So Equifax was hacked not once, but twice? No way. I don’t believe it. If you’ve been hacked twice, you’ve been hacked at least 3.6 million times (or pick any other really big number you like). And notification of this new hack, like the last one, came at a languid pace. I’ve gotta give it to Equifax: if I did something like this, anything like this in my own business, I’d quickly go to prison. Their people are just walking out the door.
What irritates the devil out of me is that Equifax took an equally languid attitude toward the security of my personal information by violating three simple tenets of security. I know it’s not easy to manage a corporate network; I’ve been there. But there are fundamental measures anyone with a brain or responsibility has to take in this field, and Equifax outright failed to do these obvious things.
Principle One: Isolation
Not every system needs to touch the internet. Of those that do, none of them should have access to anything but the absolute minimal resources (meaning other systems) they need to do their job. Production networks should always be totally isolated: human resources, accounts payable, management, customer service and every other production operation should be utterly isolated from each other. Even if systems within them are compromised via email or the internet, they should provide no ingress – absolutely none – across functions. Your deepest assets (consumer records would qualify) should be deeply isolated.
“But customer service needs access to records, and so do the customers!”
Yes, and that functionality is still available. You’ll do it via strongly encrypted, strongly authenticated, highly secured connections. In other words, the segregation cannot be simply VLANs on a switch or even casually configured internal routers. No. Every production network should be encapsulated, firewalled, filtered and logged as an independent unit, one that considers itself surrounded by hostile would-be intruders. If I can walk through your DMZ to your online-data network, that’s a problem. But if I can then pivot to other production networks, it’s time for a firing squad.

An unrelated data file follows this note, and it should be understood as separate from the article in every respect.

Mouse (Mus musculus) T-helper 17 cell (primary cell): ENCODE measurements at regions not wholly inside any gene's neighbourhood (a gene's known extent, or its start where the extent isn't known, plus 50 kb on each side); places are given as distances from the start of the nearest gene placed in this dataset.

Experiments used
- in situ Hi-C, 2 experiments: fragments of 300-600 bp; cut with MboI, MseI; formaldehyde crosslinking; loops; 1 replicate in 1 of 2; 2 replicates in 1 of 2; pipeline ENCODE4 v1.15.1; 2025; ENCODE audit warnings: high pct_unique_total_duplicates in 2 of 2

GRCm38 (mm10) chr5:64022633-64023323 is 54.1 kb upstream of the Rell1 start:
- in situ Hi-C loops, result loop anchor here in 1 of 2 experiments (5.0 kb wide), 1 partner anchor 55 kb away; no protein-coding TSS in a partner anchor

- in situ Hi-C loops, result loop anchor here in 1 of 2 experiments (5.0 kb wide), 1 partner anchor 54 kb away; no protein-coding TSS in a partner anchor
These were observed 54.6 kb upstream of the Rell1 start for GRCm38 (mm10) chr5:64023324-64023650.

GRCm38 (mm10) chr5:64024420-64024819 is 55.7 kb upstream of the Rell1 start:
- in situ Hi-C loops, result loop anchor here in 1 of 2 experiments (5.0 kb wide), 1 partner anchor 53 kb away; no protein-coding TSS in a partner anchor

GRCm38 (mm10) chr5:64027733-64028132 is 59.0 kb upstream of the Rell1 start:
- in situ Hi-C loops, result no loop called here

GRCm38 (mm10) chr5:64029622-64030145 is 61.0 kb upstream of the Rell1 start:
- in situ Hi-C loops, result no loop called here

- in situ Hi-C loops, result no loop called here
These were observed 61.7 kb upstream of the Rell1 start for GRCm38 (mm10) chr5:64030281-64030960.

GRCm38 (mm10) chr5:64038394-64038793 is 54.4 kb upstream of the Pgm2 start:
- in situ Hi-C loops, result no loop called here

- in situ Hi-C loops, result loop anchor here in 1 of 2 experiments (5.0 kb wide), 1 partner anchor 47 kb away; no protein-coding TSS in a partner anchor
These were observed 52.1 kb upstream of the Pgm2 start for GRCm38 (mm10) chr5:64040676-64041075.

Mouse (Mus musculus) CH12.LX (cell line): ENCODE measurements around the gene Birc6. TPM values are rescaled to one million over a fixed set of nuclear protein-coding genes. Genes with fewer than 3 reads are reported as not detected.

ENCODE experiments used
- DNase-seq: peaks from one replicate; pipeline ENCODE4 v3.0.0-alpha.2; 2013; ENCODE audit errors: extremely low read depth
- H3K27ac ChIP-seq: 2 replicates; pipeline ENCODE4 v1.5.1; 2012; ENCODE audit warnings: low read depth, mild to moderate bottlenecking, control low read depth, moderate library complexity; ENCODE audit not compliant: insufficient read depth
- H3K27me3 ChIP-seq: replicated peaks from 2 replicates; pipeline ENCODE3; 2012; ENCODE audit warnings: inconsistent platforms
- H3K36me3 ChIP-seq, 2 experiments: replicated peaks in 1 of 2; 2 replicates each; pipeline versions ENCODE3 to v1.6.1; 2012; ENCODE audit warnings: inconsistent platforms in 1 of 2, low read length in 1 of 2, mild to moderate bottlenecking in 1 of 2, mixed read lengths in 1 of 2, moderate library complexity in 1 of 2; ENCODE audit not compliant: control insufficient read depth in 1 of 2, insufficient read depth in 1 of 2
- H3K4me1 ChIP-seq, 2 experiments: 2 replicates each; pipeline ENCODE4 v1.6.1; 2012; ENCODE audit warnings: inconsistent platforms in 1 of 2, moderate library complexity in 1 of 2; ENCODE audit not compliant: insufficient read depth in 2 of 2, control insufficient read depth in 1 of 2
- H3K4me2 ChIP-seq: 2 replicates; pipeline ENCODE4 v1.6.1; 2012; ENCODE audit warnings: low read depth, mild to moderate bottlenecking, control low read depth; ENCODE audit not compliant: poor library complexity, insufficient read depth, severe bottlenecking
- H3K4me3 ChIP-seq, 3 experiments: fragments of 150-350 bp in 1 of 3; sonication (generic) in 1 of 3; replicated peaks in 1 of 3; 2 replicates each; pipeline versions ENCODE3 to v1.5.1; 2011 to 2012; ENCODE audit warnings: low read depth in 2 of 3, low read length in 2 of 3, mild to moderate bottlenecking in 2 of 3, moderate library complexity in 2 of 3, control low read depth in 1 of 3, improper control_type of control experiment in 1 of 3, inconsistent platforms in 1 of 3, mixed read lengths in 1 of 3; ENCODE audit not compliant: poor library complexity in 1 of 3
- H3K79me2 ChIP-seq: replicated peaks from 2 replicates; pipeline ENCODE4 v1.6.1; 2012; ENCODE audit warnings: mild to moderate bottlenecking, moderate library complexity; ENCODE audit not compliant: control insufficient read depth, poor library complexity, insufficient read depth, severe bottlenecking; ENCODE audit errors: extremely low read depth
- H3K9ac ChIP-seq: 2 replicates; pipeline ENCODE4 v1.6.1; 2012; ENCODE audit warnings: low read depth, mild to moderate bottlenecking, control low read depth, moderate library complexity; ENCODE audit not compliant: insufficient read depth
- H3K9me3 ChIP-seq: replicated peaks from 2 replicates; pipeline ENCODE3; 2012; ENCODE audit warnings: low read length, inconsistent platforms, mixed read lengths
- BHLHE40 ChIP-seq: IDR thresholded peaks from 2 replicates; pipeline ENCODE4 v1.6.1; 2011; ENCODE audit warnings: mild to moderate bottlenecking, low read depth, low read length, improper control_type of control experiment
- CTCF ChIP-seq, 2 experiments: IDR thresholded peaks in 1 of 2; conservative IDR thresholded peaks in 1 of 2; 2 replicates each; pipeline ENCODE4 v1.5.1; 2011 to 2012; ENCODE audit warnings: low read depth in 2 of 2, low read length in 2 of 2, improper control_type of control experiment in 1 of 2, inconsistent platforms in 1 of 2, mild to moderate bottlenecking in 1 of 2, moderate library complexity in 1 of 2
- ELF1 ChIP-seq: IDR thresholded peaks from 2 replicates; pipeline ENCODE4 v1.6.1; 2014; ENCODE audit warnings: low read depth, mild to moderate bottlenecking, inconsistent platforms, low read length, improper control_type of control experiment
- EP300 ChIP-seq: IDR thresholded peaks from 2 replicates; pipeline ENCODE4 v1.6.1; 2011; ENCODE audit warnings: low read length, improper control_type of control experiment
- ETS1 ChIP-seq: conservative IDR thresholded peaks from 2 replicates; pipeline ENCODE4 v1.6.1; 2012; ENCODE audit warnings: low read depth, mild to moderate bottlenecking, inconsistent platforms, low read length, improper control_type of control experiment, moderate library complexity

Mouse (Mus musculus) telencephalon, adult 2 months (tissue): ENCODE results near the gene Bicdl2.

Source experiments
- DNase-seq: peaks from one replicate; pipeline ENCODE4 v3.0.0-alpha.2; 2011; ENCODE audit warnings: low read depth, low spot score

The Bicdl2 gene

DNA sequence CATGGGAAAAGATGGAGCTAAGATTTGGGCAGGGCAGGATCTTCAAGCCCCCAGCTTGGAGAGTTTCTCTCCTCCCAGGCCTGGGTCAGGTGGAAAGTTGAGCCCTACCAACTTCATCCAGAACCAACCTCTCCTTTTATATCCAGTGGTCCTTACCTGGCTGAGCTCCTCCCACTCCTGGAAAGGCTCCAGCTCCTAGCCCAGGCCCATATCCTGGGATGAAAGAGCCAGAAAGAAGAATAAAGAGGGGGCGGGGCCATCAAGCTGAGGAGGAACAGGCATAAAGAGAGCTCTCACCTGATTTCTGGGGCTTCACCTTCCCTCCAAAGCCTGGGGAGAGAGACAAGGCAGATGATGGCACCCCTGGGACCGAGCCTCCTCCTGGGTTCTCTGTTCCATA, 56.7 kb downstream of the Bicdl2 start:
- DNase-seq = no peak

Principle Two: Patch Management
All the mainstream security firms will hound you about this: stay patched right up to the minute! There is a tiny minority who would dispute this, arguing that proper isolation makes urgent patch management a useless exercise in anxiety. For my money, I’m going to do both (and a lot more).
The likely culprit here was an unpatched Apache Struts installation. Frameworks like Struts are popular with developers but eventually have to be managed by sysadmins, who may not love or follow them as closely. This is where tight collaboration between these teams has to ensure things that need to be patched (which includes practically everything that’s installed) are included in patch management lists and applications. I shouldn’t have to say it but those lists and apps must be intensively managed. That’s a pain, but lawsuits are a bigger pain, and really big lawsuits can be fatally painful for organizations.
Principle Three: Competent Management
Repeat after me: a degree in music does not qualify you to be CSO. (A degree in music does not qualify ….) Experian did not get this memo, and hired as Chief Security Officer one Susan Mauldin, music major, whose LinkedIn profile was edited and made private shortly after the hack was revealed, likely because she listed no relevant qualifications whatsoever.
I have been working, studying and teaching in this field for some 20 years, and I consider myself hardly qualified for a job like CSO. You’re playing with blood and money in that job. Even if you’re a brilliant poker player, this is 3D chess played with lions. If you can only play Whack-a-Mole on the computer, you should not be managing computer security for a major corporation. You’ll need to be a fanatical, deeply involved security fiend to play cop or Batman for a company like Experian.
This whole question of qualifications goes far beyond this field. A Chief Scientist should, for instance, be a scientist. This quickly gets political (at least for me), so I’ll stop now. But what Experian has done is not political, and not forgivable. They’re doing something that affects far too many people to approach it lackadaisically.
Now, the kernel: if you’re a malicious hacker, you’re going to be looking for exactly these weaknesses. During the Reconnaissance stage, finding a weak CIO or CSO would be a whiff of blood in the water. If a simple scan reveals unpatched vulns, bingo. And if weak or nonexistent network segmentation lets me go bounding through the corporate cyberverse, oh joy, oh glad (assuming I’m that malicious hacker). If I’m NOT a cracker, I’d be testing exactly these same limits because I’d be a pen tester or researcher or bounty hunter or whatever. Right?